Become familiar with philatelic terms is not an hard task. WAP is proposing some of the most common definitions to help the novices, in particular those who enjoy Antarctic philately.
Cachet: A commemorative marking, illustration or description on an envelope which explains the commemorative purpose when it was mailed and is usually applied by a rubber stamp.
In particular, the ones from Antarctica are tracking the story of the scientific expedition in the Icy continent
Cancellation: An authorized mark applied to a stamp to prevent its reuse by defacing it surface
Cover: Philatelic cover is an envelope prepared with a stamp(s) and address and sent through the mail delivery system for the purpose of creating a collectible item. Stamp collectors began to send mail to each other and to themselves early on, and philatelic mail is known from the late 19th century onward. The Antarctic philatelic covers are the most wanted ones among collectors.
Ship Cover: In philately, a “ship cover” is a cover that was mailed aboard a ship, while a “naval cover” is one posted on a Navy vessel. Shipboard postal facilities are ubiquitous on ships of any size, although the “Post Office” may consist only of an alcove and a sailor working it part-time.
Postmark: Any markings on a postal item, such as a cancellation, which records the date and/or origin of its connection with the postal service and its transit through the mail system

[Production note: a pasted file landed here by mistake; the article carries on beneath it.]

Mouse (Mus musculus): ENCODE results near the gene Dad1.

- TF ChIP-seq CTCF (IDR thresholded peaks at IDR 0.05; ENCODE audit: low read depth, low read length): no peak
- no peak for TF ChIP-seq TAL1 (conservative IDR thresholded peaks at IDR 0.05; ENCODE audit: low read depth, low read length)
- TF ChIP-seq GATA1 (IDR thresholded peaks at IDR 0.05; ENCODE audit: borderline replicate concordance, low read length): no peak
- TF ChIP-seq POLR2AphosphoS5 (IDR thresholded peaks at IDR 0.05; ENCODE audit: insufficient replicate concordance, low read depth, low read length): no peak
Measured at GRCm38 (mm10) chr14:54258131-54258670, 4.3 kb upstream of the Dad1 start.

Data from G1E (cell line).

Paquebot, what does it means?
Ship covers usually carry a Paquebot postmark and/or a postmark unique to the vessel. Collectors of ship covers will look for different types used at different periods, as well as for covers indicating routing through particular ports, and so forth.
Beginners may have noticed, some cover with a handstamp of “PAQUEBOT” . For those who don’t know what it means, here is a brief explanation: «The word in French, translates literally to “ship”. A letter, a postcard on an envelope that has that postmark PAQUEBOT handstamped on it, means that it has been posted at sea».
Recently I have received a big folder full of Antarctic envelopes, sent by a well known Antarctic veteran, DL8JDX Volker (ex Y24LN, Y88POL). My collection of Antarctic philatelic matters has increased a lot, but thanks to Volker we’ve been happy to use some of these envelopes to explain a few items.